Canada’s merchandise trade deficit reached a record in March as energy exports declined and imports of consumer goods increased, one of the starkest signs of an oil shock the central bank says stalled the economy early this year.
The C$3.02 billion ($2.51 billion) deficit broke the old record of C$2.87 billion set in July 2012, Statistics Canada said Tuesday in Ottawa. The shortfall exceeded the highest forecast of C$1.33 billion in a Bloomberg economist survey with 15 responses, which had a median forecast predicting the trade deficit would narrow.
Canada’s trade balance has been dominated by oil prices that collapsed more than 50 percent in the second half of last year. March’s trade shortfall is the sixth straight for the Group of Seven’s largest exporter of crude, which had a surplus of C$2 billion as recently as July.
“It’s a big disappointment relative to the consensus expectation,” Nick Exarhos, an economist at CIBC World Markets in Toronto, said by telephone. “It highlights that Canada is more reliant than ever on the energy sector.”
Exports outside the energy industry such as automobiles and machinery will help overcome the shock of last year’s drop in oil prices, with signs of the shift becoming visible in the next few months, Bank of Canada Governor Stephen Poloz told lawmakers last week.
Energy exports fell by 8.9 percent to C$6.89 billion in March, including a 29.7 percent drop in refined petroleum products to C$855 million, Statistics Canada said. Energy prices declined 7 percent and volumes fell 2.1 percent. From 12 months earlier, energy exports were down by 43.7 percent.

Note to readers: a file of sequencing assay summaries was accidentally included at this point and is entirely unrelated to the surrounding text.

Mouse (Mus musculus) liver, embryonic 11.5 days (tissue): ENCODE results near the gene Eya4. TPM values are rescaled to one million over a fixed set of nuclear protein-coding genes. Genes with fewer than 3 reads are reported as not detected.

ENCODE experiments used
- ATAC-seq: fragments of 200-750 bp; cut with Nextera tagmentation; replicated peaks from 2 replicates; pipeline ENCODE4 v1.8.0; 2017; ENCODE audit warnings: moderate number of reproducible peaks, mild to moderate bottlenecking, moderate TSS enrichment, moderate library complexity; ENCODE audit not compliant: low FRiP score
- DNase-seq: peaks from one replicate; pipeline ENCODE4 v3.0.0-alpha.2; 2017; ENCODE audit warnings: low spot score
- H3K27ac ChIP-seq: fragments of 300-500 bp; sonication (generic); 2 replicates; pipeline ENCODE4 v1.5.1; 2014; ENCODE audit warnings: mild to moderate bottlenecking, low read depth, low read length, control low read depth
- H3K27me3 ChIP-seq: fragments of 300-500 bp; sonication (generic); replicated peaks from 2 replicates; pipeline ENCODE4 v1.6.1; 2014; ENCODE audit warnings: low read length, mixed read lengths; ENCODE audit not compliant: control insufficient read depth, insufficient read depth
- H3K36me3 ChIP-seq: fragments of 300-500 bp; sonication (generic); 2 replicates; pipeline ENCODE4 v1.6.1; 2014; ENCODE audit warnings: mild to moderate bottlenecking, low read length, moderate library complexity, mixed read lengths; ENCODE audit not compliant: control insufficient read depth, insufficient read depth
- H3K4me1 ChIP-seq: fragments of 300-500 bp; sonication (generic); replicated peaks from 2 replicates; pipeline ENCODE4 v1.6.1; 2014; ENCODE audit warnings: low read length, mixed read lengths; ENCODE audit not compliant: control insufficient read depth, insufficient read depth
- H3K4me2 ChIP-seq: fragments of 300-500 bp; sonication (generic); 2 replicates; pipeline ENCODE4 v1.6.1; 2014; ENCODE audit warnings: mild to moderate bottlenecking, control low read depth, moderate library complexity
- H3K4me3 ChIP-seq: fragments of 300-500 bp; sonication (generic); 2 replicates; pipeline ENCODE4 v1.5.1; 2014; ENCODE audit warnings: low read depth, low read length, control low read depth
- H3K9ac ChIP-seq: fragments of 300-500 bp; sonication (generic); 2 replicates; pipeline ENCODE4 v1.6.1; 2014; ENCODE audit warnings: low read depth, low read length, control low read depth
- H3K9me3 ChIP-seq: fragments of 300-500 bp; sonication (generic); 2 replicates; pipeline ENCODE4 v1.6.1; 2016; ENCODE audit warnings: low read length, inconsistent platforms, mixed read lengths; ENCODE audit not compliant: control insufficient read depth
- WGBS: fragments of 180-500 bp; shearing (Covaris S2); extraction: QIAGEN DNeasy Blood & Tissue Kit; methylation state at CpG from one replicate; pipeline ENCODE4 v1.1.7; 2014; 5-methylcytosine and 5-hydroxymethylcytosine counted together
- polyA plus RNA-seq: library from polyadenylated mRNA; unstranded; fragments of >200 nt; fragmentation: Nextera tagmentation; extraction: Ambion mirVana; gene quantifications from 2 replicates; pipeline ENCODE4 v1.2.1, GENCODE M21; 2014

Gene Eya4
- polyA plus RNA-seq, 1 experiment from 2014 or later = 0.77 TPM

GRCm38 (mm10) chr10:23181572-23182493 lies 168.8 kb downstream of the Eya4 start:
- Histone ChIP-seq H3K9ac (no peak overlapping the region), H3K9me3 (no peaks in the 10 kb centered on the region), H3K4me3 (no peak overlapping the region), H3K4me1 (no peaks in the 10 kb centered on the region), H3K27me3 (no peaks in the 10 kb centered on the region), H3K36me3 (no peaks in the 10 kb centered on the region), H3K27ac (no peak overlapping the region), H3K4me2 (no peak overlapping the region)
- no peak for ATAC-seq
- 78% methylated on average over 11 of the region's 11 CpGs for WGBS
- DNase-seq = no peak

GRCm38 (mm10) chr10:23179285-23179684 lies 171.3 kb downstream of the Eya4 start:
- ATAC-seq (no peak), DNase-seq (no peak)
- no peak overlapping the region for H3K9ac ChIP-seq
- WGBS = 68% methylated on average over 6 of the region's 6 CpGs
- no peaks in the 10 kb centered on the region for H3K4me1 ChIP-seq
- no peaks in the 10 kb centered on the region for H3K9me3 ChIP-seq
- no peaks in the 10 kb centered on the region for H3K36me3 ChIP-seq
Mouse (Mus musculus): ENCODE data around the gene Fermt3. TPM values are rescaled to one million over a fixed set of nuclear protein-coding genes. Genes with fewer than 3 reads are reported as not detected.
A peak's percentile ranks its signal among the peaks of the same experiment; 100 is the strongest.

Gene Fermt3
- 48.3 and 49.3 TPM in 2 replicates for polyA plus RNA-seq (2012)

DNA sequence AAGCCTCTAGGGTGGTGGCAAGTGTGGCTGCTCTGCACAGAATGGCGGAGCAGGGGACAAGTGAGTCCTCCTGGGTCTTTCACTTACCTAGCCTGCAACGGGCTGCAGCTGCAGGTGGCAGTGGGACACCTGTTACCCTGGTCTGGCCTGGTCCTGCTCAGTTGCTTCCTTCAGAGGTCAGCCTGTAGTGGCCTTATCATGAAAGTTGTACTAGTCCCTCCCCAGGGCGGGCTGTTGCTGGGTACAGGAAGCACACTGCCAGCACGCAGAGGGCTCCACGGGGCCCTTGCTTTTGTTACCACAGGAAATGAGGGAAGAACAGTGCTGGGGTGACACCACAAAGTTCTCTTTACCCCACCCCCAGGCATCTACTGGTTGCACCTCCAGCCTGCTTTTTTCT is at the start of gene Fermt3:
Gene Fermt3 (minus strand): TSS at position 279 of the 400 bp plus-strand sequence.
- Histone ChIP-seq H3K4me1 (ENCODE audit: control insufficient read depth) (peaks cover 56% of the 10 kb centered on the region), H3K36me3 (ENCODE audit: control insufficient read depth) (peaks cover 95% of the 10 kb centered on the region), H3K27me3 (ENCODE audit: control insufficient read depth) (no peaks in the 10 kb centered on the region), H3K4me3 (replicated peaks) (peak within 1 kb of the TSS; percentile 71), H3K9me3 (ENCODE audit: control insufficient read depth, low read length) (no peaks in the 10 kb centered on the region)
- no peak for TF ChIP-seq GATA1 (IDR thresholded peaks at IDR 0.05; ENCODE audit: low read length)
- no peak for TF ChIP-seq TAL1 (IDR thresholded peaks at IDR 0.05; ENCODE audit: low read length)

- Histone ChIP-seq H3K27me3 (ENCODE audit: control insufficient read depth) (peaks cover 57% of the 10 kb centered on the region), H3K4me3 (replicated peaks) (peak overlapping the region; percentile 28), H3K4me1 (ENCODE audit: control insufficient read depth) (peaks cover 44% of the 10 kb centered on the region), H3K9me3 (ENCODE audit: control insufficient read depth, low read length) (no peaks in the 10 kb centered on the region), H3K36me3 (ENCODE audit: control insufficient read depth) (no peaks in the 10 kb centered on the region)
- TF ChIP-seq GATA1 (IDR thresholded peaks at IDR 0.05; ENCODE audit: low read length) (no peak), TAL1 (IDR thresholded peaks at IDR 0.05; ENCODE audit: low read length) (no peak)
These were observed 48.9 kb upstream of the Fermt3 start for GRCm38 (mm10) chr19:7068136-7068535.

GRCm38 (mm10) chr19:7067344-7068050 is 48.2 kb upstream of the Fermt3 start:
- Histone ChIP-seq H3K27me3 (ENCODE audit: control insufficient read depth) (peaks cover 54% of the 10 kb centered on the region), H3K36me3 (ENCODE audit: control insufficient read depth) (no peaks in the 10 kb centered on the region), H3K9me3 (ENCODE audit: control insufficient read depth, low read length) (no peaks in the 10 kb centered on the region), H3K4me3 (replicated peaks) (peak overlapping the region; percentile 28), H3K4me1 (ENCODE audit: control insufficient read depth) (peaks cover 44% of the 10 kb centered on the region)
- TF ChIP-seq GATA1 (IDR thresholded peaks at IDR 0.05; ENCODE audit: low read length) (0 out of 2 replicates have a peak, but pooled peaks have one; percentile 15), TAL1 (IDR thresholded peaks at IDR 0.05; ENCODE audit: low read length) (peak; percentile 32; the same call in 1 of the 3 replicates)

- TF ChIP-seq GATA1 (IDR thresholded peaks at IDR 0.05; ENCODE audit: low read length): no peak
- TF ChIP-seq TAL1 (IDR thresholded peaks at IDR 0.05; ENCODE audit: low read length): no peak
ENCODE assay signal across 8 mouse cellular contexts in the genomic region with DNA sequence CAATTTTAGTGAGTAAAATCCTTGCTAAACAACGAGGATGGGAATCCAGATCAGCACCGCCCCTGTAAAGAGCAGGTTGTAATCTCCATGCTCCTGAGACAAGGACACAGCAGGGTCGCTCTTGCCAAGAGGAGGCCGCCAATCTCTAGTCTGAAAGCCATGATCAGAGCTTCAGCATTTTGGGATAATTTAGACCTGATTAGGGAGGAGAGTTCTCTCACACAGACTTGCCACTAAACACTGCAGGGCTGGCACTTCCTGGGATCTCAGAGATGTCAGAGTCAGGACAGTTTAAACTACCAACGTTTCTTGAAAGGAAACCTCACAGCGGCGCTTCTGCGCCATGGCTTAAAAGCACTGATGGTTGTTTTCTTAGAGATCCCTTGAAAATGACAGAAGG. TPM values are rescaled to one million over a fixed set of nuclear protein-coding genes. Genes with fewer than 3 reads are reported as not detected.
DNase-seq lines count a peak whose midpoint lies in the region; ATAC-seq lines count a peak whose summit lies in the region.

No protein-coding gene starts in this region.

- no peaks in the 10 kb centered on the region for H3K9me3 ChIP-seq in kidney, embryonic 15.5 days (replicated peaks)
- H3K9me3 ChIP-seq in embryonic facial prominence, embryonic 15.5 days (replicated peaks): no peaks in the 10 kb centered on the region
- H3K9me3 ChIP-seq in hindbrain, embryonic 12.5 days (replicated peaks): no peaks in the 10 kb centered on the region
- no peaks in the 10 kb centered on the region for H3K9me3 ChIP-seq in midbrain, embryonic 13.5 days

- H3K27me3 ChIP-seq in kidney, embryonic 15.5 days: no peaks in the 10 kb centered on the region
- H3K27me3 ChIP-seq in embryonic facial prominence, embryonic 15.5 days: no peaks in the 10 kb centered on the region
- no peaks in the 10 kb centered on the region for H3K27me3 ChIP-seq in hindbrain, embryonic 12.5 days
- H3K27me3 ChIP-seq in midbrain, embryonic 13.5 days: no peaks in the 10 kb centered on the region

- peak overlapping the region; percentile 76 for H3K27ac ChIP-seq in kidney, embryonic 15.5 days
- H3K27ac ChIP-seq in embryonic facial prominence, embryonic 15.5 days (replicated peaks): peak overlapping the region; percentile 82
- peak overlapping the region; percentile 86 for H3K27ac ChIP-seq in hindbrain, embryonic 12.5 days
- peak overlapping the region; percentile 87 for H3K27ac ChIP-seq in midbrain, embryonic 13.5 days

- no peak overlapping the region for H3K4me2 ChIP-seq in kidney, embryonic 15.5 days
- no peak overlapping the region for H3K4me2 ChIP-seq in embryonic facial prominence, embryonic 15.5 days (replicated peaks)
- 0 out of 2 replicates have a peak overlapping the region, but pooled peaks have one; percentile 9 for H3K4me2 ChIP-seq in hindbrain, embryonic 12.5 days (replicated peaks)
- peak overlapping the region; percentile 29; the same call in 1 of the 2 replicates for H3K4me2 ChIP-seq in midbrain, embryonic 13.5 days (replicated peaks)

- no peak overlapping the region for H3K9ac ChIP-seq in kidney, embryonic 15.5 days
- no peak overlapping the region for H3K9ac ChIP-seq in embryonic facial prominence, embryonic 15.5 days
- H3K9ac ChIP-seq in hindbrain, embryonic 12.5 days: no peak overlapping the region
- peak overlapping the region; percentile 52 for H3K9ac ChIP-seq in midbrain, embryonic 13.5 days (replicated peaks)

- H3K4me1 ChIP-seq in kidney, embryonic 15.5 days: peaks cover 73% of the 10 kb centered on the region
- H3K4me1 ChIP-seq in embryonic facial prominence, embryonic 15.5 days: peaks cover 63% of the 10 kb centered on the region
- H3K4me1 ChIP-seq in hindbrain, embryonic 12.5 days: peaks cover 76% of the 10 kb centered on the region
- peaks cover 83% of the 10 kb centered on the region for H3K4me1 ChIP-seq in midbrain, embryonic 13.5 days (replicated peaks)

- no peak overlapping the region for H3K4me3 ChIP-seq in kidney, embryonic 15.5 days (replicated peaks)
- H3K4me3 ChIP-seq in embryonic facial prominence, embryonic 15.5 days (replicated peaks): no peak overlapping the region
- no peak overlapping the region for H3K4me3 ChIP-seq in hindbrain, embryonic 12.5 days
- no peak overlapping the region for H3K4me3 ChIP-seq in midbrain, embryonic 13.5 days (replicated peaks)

Imperial Oil Ltd., the Canadian oil-sands company owned by Exxon Mobil Corp., reported on April 30 first-quarter profit fell by more than half as crude prices tumbled. Capital spending in Western Canada’s energy industry will fall 33 percent to C$46 billion in 2015, the Canadian Association of Petroleum Producers said on Jan. 21.
Excluding energy, exports rose by 2.4 percent in March, including an 11.7 percent gain in automobiles and parts to C$6.6 billion. Total exports increased 0.4 percent in March to C$42.5 billion, and were down 3.1 percent from a year earlier.
Today’s report doesn’t show non-energy shipments have the strength to pick up the slack created by the drop in energy, Exarhos said.
“The Bank of Canada asserts that they already see some signs of the non-energy sector picking up, and we aren’t as confident,” he said. “We need to see a protracted period where the dollar is weak and oil prices are higher for people making these plant decisions” to build new capacity in Canada, he said.
Imports gained 2.2 percent to a record C$45.5 billion, as consumer goods jumped by 7.9 percent to C$9.98 billion. Goods brought in from China rose 28.1 percent to C$4.12 billion.
The agency revised the February deficit to C$2.22 billion from C$984 million on updated energy figures. The revisions increased the size of deficits over the past four months by C$2 billion.
The volume of exports advanced 1.9 percent and import volumes rose 1.5 percent in March, Statistics Canada said. Volume figures adjust for price changes and can be a better indicator of how trade contributes to economic growth.
The volume figures suggest that while trade may still add to economic growth in the first quarter, overall output will be little changed as the Bank of Canada projects, said Toronto-Dominion Bank senior economist Randall Bartlett.
Canada’s dollar strengthened 0.5 percent to C$1.2037 per U.S. dollar at 9:53 a.m. Toronto time. The currency gain came on a day when crude oil rose above $60 a barrel in New York for the first time since December and the U.S. trade deficit widened in March to the highest level in more than six years.